April 29, 2019

Proxy Voting: Vanguard Transitioning Some Power

It’s no secret that a small group of giant institutional investors exercise significant voting control over almost all large companies. One suggestion that’s been floated to “re-democratize” the proxy process – including in this research paper and in this WSJ op-ed from Vanguard’s founder John Bogle – is for funds to give up some voting power.

Last week, Vanguard announced that it’s doing just that. Starting later this year, the external firms who make investment decisions for 27 Vanguard funds – representing about 9% of its total assets – will also be making voting decisions for those funds. The practical takeaway is that you’ll now need to look more closely at which Vanguard funds own your shares – and you may need to familiarize yourself with the voting policies of these 25 firms. This WSJ article discusses the background & impact of the change:

Wellington Management Co., a Boston firm that serves as Vanguard’s biggest external manager, will gain the most voting power from the shift. Wellington oversees roughly $230 billion of the roughly $470 billion affected by the move. Twenty-four other outside firms control votes on the remaining amount.

“We are passing the baton to give active managers direct control over voting the shares of companies in which they invest,” said Glenn Booraem, who heads investment stewardship at Vanguard. “It’s to integrate their voting and engagement processes with their investment decisions.”

Wellington, in a rare public rebuke this year, said it opposed Bristol-Myers Squibb Co.’s deal to buy Celgene Corp. Wellington, however, wasn’t able to cast votes for all shares it managed. Vanguard retained control over a chunk of votes. Wellington had voting control over roughly 28 million shares of its some 126 million shares earlier this year. Shareholders ultimately approved the Bristol-Myers deal. Vanguard voted most of its shares in favor of the deal, said a person familiar with the matter.

The first Vanguard fund where an outside active manager has the power to vote shares will be launched in late May to early June. The fund will target companies with strong environmental, social and governance practices, and Wellington will manage it.

CEO Succession: Trends

Recently, Spencer Stuart released its annual report on CEO transitions in the S&P 500. Here’s the key takeaways:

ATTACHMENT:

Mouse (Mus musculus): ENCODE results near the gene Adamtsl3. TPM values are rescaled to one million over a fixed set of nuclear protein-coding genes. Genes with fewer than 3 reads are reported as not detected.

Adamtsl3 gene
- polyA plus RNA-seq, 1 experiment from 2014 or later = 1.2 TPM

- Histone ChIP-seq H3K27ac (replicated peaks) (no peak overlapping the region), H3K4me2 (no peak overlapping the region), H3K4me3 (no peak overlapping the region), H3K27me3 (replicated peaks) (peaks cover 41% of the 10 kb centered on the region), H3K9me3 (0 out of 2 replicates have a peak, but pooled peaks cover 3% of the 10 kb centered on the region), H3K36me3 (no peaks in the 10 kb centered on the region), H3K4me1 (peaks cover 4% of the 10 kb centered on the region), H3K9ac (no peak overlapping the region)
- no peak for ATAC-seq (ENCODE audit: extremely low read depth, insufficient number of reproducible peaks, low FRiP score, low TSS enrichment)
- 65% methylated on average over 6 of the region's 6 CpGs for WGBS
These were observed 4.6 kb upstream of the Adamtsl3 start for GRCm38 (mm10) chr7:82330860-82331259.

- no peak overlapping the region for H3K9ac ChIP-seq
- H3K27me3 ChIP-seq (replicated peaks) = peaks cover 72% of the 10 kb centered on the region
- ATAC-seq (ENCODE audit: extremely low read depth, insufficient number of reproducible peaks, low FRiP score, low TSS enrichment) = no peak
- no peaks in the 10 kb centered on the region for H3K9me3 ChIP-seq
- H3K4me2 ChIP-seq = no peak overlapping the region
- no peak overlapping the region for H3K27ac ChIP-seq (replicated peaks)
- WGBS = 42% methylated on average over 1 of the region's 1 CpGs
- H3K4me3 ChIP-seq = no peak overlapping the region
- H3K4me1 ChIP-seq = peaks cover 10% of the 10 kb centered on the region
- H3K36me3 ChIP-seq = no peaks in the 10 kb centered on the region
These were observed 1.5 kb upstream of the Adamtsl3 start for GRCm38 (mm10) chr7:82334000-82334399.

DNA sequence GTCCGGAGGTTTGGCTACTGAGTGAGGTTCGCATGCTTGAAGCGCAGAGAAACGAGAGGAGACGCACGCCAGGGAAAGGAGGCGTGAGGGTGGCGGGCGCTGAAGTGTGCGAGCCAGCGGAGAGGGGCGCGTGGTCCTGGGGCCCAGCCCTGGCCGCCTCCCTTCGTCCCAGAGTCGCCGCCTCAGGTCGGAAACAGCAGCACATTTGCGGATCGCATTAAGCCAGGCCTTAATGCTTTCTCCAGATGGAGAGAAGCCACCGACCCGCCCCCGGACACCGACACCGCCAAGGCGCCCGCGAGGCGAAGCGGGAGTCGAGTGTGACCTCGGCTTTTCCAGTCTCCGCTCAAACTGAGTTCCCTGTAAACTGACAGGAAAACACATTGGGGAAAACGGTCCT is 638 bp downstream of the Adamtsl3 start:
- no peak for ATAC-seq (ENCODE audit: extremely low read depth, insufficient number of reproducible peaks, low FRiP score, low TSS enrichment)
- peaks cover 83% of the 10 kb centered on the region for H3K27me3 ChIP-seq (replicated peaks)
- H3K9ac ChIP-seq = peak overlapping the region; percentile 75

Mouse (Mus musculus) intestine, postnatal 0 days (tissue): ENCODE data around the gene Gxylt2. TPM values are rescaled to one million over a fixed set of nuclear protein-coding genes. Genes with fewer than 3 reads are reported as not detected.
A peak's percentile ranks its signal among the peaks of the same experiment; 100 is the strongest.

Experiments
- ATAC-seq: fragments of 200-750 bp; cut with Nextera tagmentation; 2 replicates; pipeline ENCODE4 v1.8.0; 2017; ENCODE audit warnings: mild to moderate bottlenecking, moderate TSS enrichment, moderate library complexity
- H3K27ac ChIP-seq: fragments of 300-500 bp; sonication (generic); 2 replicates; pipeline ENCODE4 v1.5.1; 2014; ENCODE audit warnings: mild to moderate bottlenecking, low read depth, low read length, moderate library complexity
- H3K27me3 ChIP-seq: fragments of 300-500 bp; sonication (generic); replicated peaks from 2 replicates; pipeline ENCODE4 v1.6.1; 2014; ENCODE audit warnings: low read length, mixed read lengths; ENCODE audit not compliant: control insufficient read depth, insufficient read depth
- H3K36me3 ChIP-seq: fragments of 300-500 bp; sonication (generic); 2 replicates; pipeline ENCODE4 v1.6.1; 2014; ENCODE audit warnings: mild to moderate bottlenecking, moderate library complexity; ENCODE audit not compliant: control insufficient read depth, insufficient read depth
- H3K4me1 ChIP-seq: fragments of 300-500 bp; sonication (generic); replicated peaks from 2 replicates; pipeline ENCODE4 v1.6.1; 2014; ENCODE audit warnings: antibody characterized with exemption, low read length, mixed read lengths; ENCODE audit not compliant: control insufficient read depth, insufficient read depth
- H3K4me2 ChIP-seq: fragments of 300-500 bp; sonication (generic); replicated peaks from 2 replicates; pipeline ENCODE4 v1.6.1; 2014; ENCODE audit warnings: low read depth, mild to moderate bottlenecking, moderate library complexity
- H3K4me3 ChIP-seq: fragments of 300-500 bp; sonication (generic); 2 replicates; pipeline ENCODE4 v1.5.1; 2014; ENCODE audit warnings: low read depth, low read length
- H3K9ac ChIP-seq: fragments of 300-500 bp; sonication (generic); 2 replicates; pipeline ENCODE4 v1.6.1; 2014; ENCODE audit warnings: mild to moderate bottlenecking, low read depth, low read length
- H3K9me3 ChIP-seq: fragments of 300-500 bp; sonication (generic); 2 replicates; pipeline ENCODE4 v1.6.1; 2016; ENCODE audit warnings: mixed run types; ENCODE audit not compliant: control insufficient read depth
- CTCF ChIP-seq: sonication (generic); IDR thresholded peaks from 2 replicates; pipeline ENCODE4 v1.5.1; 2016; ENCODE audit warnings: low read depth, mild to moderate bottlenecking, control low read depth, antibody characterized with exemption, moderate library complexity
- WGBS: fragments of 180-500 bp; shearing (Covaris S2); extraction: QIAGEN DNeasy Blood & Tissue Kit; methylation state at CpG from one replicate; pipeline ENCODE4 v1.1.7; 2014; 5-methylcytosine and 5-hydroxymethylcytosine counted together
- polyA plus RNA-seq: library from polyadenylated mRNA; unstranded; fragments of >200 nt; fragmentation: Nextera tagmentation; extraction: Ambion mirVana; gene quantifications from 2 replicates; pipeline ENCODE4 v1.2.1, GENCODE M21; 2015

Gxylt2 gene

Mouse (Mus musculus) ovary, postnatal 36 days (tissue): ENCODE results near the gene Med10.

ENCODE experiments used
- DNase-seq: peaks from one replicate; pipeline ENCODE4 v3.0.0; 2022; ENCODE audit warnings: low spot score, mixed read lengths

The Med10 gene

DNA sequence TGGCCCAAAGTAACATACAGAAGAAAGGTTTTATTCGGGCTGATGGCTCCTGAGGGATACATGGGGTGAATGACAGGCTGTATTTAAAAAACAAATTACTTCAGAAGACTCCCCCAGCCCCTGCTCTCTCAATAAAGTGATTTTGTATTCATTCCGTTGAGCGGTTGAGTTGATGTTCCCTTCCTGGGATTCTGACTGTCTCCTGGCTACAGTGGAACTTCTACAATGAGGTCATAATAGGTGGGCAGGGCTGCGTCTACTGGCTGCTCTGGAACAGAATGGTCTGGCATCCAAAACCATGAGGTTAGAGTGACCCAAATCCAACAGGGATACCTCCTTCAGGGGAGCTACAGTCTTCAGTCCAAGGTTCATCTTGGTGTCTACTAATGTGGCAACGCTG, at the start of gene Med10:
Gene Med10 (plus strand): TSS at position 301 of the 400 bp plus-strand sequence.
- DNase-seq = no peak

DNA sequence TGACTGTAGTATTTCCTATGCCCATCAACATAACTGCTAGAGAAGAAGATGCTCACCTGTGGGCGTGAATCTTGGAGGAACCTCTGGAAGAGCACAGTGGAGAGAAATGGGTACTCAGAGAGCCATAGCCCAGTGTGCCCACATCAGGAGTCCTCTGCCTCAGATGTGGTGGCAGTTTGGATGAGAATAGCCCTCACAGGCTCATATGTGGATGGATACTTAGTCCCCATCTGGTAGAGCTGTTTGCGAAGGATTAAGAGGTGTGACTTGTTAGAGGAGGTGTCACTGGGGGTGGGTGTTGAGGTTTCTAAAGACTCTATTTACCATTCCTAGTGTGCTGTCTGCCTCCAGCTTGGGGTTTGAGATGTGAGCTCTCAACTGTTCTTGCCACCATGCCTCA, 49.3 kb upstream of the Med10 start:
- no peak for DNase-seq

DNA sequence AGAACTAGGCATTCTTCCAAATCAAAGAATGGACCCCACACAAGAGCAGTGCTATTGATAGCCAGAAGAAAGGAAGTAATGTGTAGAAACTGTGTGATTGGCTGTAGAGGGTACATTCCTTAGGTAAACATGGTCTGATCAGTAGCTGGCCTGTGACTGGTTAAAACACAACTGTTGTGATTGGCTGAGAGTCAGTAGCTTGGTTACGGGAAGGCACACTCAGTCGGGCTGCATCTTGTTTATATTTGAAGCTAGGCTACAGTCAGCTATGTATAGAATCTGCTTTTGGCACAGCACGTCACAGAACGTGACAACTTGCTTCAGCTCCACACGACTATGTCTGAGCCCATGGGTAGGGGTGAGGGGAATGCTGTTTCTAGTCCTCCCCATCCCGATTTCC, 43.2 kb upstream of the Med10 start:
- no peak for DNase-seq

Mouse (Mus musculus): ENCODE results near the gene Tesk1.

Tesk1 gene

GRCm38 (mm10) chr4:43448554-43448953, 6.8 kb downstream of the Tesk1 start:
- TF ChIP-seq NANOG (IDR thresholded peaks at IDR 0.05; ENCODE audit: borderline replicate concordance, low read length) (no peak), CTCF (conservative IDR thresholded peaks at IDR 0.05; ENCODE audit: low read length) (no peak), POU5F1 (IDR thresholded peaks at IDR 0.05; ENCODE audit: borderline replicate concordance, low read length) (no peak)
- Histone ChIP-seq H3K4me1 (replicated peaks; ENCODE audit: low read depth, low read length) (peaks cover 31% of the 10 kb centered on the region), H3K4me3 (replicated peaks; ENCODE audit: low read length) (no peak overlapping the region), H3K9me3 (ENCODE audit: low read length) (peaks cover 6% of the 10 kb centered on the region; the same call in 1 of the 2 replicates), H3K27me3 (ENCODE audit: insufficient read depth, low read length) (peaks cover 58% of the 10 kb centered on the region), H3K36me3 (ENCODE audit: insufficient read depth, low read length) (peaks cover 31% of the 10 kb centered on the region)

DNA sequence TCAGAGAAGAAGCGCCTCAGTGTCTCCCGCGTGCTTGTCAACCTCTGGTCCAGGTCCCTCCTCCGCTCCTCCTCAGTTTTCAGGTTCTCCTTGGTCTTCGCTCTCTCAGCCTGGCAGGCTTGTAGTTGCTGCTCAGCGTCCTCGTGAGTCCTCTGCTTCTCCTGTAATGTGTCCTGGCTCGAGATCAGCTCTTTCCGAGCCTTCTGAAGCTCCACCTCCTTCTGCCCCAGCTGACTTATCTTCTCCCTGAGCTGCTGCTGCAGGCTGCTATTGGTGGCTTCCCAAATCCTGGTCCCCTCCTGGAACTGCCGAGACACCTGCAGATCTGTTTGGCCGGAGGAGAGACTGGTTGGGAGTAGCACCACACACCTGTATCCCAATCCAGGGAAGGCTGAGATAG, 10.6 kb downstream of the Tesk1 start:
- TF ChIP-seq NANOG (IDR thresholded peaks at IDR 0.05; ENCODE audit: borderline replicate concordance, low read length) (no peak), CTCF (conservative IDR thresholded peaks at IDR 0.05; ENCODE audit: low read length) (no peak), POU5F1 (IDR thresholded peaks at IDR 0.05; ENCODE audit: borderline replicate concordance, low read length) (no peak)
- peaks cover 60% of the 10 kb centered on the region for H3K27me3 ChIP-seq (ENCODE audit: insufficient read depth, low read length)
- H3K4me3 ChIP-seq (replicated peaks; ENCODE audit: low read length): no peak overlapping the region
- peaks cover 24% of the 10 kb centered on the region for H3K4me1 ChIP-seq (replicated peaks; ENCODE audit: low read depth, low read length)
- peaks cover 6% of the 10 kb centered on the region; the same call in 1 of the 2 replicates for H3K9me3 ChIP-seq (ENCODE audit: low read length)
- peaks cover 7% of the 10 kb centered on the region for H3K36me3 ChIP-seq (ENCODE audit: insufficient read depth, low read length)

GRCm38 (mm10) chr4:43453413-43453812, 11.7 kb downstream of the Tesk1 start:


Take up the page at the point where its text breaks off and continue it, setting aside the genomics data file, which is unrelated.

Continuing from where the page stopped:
– In 2018, the number of CEO transitions fell slightly, to 55 from 59 in 2017

– 69% of CEOs retired or stepped down; 22% of CEOs resigned under pressure, 5% left for health reasons, 2% left as a result of a company acquisition/merger and another 2% for other reasons

– 73% of new CEOs were promoted from inside the company, compared to 69% in 2017 and 90% in 2016

– Of the 12% of CEOs to resign under pressure, only 42% of candidates who took the role were internal promotions

– 1 of the 55 new CEOs is a woman and 20% had prior public company CEO experience

– 15% of new CEOs were also named board chair, compared to 7% in 2017 – and 35% of outgoing CEOs stayed on to serve as board chair, compared to 51% in 2017

CEO Succession: Why Boards (Not CEOs) Should Own the Process

Our checklist on CEO succession planning says:

CEO succession is a collaborative process involving the board, CEO, senior management and outside advisors. Although the CEO should be a productive partner in the process, the board – not the CEO – should drive the process, and clearly define and manage all participants’ roles& expectations.

This WSJ article gives a bunch of reasons why that’s the case. Here’s an excerpt (also see this Korn Ferry memo about the benefits of continuous “CEO progression” planning):

CEOs might not have the right perspective to evaluate successors. At the end of a long career, many CEOs are concerned about their legacy. This can bias them toward favoring candidates who will guide the company in the same direction—and in the same manner—that they themselves led it. Research bears this out: When powerful CEOs play a role in the succession process, they steer the choice toward someone with similar characteristics to themselves. However, the future is rarely like the past, and if the company’s success going forward requires a change in strategy or a different mix of skills, duplicating the old CEO—even a very successful one—can be a costly mistake.

CEOs can also distort the process through their behavior. Because they generally control top talent development in their companies, they control the flow of information that the board receives about how internal candidates are progressing, as well as shaping the board’s assessment of that information. In addition, they control access—the opportunity for directors to meet face-to-face with the people they will be evaluating. Subtle actions can serve to block a disfavored candidate or promote a favored one, biasing the board’s understanding of the candidates’ strengths and weaknesses, skewing the evaluation process, and ultimately leading to the incorrect choice.

Liz Dunshee